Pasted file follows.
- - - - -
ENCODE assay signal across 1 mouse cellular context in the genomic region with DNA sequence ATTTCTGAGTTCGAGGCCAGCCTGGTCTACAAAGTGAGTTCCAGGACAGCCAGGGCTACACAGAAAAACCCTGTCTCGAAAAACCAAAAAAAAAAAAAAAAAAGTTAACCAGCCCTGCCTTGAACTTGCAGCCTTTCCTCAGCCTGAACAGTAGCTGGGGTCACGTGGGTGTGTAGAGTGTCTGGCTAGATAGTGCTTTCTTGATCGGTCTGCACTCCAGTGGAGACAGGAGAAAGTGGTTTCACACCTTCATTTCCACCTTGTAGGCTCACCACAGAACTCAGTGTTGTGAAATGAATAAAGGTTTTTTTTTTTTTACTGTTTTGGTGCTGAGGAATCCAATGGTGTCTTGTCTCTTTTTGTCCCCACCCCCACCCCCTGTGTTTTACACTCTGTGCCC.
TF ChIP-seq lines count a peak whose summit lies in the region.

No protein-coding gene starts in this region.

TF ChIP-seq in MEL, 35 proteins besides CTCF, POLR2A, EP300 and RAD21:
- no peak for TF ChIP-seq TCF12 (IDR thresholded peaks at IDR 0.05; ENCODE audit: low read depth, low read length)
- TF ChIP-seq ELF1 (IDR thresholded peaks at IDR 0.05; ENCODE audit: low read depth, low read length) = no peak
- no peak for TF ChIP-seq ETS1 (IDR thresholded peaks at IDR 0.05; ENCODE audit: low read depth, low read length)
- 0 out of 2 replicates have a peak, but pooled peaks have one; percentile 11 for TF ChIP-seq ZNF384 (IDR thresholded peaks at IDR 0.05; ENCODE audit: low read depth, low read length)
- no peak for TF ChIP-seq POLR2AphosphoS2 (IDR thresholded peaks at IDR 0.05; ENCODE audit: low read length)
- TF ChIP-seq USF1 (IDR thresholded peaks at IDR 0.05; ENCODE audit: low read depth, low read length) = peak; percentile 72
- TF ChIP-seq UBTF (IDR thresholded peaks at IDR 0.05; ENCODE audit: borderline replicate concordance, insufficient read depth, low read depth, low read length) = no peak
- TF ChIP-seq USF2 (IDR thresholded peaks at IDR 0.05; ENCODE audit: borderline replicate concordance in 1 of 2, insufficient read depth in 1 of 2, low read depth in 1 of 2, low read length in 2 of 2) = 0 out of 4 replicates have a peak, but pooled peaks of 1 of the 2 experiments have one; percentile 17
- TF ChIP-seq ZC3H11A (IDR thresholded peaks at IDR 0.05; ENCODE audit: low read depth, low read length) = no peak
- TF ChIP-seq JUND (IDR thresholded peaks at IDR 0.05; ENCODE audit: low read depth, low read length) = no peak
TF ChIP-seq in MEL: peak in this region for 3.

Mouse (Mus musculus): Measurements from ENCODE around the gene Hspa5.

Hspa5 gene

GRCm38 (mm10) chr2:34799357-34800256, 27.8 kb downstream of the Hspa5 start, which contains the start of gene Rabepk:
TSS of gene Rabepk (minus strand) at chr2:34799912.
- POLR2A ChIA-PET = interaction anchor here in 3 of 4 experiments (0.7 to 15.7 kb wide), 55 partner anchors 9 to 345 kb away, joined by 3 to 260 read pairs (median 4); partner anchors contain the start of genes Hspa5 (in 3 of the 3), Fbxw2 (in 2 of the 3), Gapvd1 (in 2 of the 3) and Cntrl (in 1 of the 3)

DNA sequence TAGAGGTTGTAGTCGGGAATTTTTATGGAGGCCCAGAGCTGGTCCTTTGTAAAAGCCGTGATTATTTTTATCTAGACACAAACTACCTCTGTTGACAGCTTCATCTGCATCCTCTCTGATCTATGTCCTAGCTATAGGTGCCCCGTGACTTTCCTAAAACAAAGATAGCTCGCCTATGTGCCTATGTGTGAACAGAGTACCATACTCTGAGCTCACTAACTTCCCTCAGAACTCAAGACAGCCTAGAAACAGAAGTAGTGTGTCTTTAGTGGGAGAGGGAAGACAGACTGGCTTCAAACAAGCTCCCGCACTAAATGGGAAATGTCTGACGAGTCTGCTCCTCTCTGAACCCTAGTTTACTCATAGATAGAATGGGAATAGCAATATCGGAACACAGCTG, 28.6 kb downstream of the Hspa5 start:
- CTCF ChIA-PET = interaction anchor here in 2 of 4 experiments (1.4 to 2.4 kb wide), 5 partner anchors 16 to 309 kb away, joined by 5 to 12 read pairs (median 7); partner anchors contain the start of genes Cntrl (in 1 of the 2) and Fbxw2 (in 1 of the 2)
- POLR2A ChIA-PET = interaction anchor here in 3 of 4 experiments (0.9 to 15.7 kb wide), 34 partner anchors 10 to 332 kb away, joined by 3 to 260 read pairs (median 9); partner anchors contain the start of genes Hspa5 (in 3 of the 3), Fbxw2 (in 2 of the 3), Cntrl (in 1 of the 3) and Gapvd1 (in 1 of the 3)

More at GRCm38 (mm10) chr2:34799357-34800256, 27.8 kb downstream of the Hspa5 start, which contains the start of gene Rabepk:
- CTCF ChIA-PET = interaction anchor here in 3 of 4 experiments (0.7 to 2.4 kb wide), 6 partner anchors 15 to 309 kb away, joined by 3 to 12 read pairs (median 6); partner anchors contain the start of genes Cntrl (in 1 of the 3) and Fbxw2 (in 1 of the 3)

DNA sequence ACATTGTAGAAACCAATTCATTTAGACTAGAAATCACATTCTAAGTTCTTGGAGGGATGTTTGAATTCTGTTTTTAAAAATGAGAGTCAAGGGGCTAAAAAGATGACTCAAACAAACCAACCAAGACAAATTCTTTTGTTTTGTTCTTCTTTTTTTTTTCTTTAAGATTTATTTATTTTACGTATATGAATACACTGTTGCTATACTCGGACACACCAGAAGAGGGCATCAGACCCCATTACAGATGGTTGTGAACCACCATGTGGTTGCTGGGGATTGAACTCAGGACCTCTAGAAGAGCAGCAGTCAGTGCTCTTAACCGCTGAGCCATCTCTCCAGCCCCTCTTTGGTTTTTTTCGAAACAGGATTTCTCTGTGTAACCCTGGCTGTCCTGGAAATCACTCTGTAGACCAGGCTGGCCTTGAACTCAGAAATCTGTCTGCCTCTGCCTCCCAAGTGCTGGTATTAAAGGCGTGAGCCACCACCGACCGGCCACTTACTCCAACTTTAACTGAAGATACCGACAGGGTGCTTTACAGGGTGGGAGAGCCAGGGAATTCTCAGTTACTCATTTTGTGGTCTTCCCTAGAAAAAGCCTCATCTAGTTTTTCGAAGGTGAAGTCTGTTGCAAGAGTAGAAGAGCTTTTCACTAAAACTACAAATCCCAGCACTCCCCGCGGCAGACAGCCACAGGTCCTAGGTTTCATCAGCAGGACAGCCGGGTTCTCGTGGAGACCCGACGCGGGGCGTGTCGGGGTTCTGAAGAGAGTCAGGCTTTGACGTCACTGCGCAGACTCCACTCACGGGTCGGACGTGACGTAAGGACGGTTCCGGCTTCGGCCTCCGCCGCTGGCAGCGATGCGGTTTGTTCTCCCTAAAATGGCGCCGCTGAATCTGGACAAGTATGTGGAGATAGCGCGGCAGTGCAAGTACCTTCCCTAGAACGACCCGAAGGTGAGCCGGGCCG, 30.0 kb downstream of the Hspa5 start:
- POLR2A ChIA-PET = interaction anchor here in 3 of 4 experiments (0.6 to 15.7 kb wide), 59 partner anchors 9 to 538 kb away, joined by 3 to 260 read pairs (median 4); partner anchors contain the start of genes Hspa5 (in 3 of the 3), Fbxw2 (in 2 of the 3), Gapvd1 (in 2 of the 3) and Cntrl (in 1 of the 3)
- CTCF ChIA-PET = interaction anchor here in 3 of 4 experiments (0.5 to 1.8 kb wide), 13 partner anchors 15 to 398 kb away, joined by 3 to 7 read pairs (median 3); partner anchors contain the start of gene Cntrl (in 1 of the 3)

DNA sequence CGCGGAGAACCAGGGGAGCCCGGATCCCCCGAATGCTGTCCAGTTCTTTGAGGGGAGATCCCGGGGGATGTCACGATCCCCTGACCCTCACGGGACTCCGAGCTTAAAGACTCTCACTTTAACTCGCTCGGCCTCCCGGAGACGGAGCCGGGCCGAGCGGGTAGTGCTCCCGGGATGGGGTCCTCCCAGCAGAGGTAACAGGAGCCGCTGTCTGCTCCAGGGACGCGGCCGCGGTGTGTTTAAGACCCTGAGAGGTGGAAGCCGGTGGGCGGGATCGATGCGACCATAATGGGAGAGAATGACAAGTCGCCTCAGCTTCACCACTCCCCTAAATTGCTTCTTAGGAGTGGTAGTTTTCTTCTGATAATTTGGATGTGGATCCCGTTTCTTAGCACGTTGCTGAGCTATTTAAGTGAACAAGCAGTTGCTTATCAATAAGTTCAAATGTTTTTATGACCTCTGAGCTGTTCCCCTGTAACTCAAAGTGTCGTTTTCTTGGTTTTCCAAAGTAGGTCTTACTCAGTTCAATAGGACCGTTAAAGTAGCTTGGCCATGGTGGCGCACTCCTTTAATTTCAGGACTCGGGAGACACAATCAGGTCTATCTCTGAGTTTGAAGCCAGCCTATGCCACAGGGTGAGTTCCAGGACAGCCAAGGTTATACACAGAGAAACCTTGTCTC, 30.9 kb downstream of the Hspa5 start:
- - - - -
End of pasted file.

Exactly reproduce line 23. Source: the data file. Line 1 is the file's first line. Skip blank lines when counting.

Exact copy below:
- POLR2A ChIA-PET = interaction anchor here in 3 of 4 experiments (0.9 to 15.7 kb wide), 34 partner anchors 10 to 332 kb away, joined by 3 to 260 read pairs (median 9); partner anchors contain the start of genes Hspa5 (in 3 of the 3), Fbxw2 (in 2 of the 3), Cntrl (in 1 of the 3) and Gapvd1 (in 1 of the 3)